He was born in Germany. In the latter half of the nineteenth century, he moved to London where he was employed as a Hebrew and German teacher. He was active in the Ḥibat-Tsiyon (Love of Zion) movement and cofounder of a Ḥibat-Tsiyon Association. In the early 1890s he moved to the United States and disappeared from Jewish community life. He was editor of the Yiddish-language weekly newspaper Hamitspe (The watchtower) which appeared in London for several weeks (the first issue was published on June 10, 1887). He filled out the entire newspaper practically all by himself. Its language was Germanized Yiddish, but free of Anglicisms. Also carried in the newspaper were translations of current Hebrew poetry, signed: E. I. Kh.—the initials of Froym Ish-Kishor.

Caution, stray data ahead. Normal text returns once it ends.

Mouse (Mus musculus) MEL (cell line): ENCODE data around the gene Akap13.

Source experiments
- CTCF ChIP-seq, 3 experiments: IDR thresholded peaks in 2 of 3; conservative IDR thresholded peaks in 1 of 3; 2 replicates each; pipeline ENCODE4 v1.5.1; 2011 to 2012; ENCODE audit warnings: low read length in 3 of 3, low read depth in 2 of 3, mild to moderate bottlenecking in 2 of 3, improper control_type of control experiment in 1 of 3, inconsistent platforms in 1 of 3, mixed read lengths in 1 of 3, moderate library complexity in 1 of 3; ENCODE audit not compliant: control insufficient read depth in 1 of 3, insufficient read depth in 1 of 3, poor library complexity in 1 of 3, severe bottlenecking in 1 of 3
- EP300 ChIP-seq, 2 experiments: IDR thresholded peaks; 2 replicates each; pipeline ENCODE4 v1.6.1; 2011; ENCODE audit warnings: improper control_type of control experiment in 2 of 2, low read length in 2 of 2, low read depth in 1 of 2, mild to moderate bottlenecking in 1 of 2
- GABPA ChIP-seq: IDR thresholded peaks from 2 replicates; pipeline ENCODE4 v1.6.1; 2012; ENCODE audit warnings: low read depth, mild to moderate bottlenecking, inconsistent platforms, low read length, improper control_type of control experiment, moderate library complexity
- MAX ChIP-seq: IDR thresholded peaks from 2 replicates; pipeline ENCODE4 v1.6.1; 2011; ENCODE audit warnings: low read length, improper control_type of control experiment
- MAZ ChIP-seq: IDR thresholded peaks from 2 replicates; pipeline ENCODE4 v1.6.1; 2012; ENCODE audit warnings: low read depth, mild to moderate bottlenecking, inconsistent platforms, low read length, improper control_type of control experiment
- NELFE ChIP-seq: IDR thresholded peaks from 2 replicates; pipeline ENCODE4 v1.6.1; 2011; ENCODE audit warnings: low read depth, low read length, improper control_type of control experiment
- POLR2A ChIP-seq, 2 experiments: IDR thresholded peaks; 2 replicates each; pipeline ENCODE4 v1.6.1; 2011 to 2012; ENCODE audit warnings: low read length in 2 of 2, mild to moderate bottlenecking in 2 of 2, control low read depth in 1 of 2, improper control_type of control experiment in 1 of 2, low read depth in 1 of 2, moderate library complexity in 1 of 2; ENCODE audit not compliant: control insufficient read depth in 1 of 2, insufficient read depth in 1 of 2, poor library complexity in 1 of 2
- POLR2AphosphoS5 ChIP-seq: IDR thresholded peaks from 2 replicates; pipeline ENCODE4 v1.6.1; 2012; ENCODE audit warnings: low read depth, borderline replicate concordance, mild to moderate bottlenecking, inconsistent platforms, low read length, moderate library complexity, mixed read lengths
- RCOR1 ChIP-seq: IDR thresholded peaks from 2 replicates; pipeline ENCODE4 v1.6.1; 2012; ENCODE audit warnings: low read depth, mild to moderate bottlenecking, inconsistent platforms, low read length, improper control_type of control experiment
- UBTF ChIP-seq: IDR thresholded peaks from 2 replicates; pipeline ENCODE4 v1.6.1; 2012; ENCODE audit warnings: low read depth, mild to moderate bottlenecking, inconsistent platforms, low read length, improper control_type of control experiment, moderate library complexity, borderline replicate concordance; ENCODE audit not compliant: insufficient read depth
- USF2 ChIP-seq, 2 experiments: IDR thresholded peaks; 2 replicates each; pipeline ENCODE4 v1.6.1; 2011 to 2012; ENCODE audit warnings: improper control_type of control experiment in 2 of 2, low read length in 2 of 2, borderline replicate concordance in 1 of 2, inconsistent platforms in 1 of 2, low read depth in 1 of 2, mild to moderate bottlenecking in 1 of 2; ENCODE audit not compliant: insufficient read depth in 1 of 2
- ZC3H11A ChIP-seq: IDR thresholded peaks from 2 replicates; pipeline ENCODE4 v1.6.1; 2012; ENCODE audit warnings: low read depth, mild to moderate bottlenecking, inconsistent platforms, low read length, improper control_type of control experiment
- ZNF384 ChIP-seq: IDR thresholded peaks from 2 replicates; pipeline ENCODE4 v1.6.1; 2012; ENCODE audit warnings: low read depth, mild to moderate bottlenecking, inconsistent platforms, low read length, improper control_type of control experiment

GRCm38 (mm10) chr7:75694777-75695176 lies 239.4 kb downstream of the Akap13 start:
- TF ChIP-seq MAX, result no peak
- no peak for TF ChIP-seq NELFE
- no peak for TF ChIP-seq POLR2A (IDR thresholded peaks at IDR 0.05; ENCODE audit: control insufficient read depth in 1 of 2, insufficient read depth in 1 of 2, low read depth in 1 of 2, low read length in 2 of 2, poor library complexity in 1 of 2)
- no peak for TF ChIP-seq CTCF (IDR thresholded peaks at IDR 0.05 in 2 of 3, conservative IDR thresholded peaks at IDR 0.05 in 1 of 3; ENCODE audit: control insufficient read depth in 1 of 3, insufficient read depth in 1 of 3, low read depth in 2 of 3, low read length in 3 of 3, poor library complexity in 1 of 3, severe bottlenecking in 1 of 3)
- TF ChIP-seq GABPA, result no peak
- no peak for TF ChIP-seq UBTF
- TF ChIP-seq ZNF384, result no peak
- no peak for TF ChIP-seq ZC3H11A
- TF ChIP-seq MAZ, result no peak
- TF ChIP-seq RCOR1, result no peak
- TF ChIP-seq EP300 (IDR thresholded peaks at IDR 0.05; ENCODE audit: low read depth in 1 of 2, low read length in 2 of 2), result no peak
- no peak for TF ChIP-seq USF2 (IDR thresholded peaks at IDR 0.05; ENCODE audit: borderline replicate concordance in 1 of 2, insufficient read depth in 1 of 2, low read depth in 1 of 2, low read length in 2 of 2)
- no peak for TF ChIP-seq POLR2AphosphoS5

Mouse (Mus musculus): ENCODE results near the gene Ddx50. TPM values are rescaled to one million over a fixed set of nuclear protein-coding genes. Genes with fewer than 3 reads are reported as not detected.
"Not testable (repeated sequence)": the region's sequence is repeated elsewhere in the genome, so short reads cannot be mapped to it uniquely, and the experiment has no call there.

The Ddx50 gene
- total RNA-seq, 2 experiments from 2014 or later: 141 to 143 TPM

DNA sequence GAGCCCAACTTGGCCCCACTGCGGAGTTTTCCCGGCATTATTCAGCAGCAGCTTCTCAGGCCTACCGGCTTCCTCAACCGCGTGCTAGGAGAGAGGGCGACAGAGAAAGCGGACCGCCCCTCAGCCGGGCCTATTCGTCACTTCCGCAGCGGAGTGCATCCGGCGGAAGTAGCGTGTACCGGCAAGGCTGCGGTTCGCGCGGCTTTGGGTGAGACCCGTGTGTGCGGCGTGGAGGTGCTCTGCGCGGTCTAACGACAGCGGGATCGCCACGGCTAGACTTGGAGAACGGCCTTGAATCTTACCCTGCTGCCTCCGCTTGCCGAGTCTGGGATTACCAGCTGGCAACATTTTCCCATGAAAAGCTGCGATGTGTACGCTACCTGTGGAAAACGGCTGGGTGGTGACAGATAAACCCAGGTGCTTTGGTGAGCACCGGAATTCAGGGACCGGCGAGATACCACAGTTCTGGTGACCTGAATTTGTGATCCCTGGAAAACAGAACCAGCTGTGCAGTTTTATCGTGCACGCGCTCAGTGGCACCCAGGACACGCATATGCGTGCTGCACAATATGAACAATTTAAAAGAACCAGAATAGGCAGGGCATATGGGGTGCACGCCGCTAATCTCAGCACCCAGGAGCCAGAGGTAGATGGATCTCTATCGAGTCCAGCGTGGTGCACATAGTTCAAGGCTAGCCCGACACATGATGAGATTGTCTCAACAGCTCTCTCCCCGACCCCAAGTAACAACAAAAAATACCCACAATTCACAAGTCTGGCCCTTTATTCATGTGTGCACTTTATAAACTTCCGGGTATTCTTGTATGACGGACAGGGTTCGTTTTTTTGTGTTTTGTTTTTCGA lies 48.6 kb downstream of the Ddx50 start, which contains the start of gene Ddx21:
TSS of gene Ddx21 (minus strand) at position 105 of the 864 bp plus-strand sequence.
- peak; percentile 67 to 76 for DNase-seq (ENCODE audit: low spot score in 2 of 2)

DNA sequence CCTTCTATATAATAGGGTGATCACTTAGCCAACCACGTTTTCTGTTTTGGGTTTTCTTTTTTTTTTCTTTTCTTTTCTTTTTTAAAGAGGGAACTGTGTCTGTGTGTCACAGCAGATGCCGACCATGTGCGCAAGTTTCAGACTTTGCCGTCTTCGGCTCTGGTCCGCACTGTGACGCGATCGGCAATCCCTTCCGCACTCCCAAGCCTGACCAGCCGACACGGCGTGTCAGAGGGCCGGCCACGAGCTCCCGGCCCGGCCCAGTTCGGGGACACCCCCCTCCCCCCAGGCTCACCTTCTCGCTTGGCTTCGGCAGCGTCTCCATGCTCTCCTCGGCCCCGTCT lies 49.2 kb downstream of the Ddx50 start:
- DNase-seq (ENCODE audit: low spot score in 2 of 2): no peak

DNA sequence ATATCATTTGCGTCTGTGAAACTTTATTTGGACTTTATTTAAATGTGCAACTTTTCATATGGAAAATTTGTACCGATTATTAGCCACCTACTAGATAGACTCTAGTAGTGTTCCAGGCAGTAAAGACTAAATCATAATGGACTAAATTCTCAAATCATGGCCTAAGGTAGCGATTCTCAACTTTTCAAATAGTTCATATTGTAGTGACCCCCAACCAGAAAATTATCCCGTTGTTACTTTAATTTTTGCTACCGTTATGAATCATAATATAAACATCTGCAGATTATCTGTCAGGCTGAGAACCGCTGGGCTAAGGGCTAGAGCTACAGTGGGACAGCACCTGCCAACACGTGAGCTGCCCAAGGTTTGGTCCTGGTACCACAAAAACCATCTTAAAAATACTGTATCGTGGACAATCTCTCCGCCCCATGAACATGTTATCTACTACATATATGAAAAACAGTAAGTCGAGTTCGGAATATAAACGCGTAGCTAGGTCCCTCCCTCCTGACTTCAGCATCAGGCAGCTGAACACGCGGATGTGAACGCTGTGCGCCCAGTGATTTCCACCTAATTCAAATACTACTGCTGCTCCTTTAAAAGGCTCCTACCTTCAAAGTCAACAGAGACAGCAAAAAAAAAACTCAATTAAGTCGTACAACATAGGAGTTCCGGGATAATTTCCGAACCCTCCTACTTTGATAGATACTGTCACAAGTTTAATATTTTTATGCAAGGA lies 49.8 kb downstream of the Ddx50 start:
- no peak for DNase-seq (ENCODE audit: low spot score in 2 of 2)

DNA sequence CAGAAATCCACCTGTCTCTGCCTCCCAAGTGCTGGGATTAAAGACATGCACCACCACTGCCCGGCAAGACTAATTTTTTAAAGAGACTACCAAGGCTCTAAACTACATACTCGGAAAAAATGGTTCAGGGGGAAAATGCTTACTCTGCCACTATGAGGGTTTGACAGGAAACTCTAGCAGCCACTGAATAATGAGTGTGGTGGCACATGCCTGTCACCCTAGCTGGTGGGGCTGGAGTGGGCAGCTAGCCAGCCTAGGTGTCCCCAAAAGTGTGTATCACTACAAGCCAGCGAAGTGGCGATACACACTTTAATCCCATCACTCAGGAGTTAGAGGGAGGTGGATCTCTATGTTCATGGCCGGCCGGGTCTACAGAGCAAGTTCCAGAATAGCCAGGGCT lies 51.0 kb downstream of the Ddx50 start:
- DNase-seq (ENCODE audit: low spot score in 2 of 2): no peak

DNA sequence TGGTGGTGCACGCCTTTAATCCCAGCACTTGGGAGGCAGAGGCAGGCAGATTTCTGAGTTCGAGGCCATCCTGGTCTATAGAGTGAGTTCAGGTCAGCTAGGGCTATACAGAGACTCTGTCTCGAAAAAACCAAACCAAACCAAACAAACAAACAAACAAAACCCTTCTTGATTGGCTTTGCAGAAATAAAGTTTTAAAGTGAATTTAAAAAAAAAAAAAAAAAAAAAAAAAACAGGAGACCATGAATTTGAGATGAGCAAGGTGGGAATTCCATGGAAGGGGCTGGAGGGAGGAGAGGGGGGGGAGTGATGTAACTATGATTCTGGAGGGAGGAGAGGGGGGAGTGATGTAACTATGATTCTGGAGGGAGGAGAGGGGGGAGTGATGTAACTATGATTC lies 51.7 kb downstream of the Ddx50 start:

Source: E. R. Malachi, in Shikago (Chicago) (August 1933).